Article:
Cities in the Third Wave: The Technological Transformation of Urban America


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Cities in the Third Wave: The Technological Transformation of Urban America Leonard I. Ruchelman

  • Group:

  • Peter Heller

  • Kate McCauley

  • Adam Neumeyer


The Transformation of Urban America

  • Preindustrial

  • Industrial

  • Postindustrial



Preindustrial Cities

  • Small populations (typically less than 30,000 people)

  • Small size allowed for personal networks between friends, family and businesses

  • Small scale manufacturing limited by hand tools, hydraulic power, and the use of animals

  • Located on waterfronts/ mill sites (functioned as market centers)



Industrial Cities

  • Sudden rapid increase in the population of cities

    • Growth in Western cities
  • Railroad

    • Rail Mileage Grew Rapidly
    • Steam-powered locomotive – Western development
    • Connected the East and West coast
  • Mass Production

    • Huge new factories
  • Steam Power

    • Provider of industrial power
  • Steel

    • Upgrade from iron
  • Inventions – telephone, light bulb, refrigerated rail cars

  • Improvements - Street surfacing, public lighting, water and sewerage systems



From Urban Concentration to Suburban Deconcentration

  • In 1950 23% of Population in United States lived in suburbs

  • In 1960 31% of Population in United States lived in suburbs

  • In 1990 46% of Population in United States lived in suburbs



The Great Migration: Population Decline of Ten Major Old-Line Cities



Other Changes in the Metropolis

  • Decline in Central City Employment

  • Jobs move to the suburbs

  • Those that need jobs the most do not have them

  • Metropolis changes to Megalopolis



Megalopolis

  • Large urbanized area around a certain city

  • Boston to Washington, D.C.

  • Florida peninsula

  • Northern California

  • Southern California



Global Restructuring

  • Geographic location means nothing

  • Manufacturing jobs leave United States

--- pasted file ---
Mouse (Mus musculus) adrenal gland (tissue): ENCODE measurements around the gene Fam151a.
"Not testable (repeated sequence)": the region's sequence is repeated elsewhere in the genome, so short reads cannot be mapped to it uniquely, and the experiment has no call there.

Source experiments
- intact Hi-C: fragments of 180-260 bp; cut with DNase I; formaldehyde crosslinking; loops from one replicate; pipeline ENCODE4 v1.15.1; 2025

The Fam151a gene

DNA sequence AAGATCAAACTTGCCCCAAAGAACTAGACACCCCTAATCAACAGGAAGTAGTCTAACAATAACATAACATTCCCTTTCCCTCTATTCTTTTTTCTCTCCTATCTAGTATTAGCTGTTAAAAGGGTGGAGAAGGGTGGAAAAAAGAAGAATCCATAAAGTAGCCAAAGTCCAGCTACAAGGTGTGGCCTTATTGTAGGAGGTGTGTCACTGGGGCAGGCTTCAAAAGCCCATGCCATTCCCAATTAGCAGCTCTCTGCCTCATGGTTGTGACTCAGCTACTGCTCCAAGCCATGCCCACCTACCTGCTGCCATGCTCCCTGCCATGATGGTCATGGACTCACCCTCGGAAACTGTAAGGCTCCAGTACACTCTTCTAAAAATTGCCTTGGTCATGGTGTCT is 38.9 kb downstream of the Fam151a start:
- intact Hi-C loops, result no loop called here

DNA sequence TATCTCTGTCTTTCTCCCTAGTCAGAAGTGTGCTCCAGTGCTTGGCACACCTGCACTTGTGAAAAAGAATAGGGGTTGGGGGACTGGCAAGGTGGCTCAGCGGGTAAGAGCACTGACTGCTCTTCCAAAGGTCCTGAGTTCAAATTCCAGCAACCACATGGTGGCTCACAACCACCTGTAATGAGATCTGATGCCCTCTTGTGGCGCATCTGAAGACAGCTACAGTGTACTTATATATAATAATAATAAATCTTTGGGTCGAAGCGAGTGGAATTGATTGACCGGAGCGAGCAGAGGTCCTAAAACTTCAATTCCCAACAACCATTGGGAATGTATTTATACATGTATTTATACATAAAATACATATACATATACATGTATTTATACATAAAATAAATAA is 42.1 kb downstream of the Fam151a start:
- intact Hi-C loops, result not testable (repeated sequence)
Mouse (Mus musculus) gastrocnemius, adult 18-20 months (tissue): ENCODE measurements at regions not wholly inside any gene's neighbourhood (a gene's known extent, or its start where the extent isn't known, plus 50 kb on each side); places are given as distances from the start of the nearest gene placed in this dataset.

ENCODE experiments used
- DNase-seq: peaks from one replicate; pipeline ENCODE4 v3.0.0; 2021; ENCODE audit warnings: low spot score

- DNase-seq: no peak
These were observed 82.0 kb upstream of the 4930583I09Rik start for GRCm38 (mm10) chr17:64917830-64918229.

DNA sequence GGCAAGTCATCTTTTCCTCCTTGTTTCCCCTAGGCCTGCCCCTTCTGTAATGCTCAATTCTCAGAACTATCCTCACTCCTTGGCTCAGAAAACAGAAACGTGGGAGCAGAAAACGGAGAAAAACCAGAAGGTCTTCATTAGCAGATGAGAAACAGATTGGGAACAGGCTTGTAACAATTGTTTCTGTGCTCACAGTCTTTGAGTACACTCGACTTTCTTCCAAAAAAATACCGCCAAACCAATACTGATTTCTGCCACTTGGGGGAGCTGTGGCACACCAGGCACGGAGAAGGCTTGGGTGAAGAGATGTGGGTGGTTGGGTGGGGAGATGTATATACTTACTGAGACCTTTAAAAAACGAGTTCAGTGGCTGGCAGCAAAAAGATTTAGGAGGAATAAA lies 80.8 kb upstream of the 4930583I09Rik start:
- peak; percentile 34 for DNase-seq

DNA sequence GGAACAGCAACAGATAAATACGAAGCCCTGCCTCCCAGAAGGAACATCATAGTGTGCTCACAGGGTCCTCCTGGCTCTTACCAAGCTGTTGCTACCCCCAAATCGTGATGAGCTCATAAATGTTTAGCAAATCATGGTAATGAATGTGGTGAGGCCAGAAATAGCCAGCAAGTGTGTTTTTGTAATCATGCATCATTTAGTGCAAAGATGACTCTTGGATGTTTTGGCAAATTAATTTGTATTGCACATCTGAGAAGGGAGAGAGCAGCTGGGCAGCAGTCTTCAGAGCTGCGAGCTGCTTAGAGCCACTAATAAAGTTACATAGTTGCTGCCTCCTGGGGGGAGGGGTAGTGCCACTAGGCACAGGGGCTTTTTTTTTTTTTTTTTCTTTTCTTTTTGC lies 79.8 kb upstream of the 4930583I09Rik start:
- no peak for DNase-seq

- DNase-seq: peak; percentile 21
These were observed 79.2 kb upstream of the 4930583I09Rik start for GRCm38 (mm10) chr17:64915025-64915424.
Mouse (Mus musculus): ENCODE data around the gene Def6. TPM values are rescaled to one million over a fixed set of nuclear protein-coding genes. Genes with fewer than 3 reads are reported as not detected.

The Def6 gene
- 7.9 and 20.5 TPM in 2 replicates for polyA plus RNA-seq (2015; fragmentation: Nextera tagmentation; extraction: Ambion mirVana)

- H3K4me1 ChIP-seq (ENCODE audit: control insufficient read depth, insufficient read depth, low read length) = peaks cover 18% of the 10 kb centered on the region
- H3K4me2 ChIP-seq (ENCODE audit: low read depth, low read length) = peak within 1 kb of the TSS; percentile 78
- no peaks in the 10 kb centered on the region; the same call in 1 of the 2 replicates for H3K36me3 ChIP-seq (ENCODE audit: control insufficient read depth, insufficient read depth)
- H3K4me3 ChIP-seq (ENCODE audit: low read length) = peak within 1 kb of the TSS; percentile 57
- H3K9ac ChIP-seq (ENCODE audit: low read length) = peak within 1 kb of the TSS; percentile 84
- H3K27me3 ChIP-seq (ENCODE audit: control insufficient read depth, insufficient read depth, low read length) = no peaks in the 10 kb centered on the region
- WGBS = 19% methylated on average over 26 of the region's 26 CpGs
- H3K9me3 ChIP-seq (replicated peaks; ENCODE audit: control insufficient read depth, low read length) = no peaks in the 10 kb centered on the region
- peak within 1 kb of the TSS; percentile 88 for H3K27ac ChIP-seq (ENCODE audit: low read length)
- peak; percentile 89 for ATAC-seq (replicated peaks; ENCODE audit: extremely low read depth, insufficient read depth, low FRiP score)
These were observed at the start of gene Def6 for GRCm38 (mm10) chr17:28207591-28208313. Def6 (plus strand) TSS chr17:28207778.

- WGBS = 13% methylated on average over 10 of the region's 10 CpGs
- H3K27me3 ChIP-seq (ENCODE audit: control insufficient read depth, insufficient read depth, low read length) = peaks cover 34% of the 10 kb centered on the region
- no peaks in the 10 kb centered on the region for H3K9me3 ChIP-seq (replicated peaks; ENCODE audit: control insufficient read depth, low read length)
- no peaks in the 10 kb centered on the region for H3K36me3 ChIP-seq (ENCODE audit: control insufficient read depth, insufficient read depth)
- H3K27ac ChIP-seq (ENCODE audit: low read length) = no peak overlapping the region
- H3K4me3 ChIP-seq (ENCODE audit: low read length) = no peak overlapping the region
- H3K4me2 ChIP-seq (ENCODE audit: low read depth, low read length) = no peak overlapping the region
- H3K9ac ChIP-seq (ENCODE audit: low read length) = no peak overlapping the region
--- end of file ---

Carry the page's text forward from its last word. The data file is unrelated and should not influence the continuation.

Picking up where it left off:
• Advanced technology helps regions grow



Ten Metropolitan Regional Economies with the Highest growth



Ten Metropolitan Regional Economies with the Lowest growth Rates (ranked by change in rate of output





Third Wave Technologies

  • Telecommunication Systems

  • Wireless Communications

  • Internet and the Worldwide Information Explosion

  • Electronic Applications

  • Technological Reshaping of Work

  • Information Technology and the Emergence of New Spatial Patterns



Telecommunication Systems

  • Foundations

    • Telegraph
    • Telephone
  • Methods of Communications

    • Analog
    • Digital
  • Computers

    • Vacuum tubes
    • Transistor Circuits
      • Computer chips


Wireless Communications

  • Invented in 1896 by Guglielmo Marconi

  • Four types: one-way receiver, two-way dispatch, two-way mobile/portable phones, and two-way data

  • Many uses: tracking, communications

  • 22,000 transmission sites in U.S., with 100,000 more in next ten years



The Internet is Born

  • Prior to its introduction, there were only small “islands” of communication

  • Introduction in 1969 limited use to four sites that possessed text based computerized switches (ARPANET)

  • Enormous growth (1990- 313,000 users/ 1992- < 1,000,000)

  • Multiple benefits:

    • Allows anyone to transmit any message to millions of recipients
    • Quick and easy global communication
    • Large stores of information


Electronic Applications

  • Virtual Museums

  • Libraries connected to the Internet

  • Electronic College Campuses

  • Telemedicine

  • Electronic Banking/Financial Services

    • Smart Cards
  • Teleshopping



Transformation of Jobs

  • Increasing computers = increasing downsizing

  • Disappearance of the traditional job (agriculture, services, ect.)

  • Changing job locations

  • Expanding the range of services



Information Technology and the Emergence of New Spatial Patterns

  • Front Office Functions

  • Routine Back-Office Functions

  • Goods and Distribution

  • Complex Office Work



Types Of Cities

  • Headquarters Cities

  • Innovation Centers

  • Module Production Places

  • Border Cities

  • Retirement Centers

  • Leisure-Tourism Playgrounds

  • Edge Cities



Headquarters Cities

  • Also known as World, Global, or Capital Cities

  • Characteristics of Headquarter Cities

    • Leaders in global markets for commodities and investment capital, foreign exchange, equities, and bonds
    • High concentration of corporate headquarters
    • Locations of national and international headquarters of trade and professional associations
    • Locations for national and international media organizations, news and information services
    • Major cultural capitals


New York

  • Financial Capital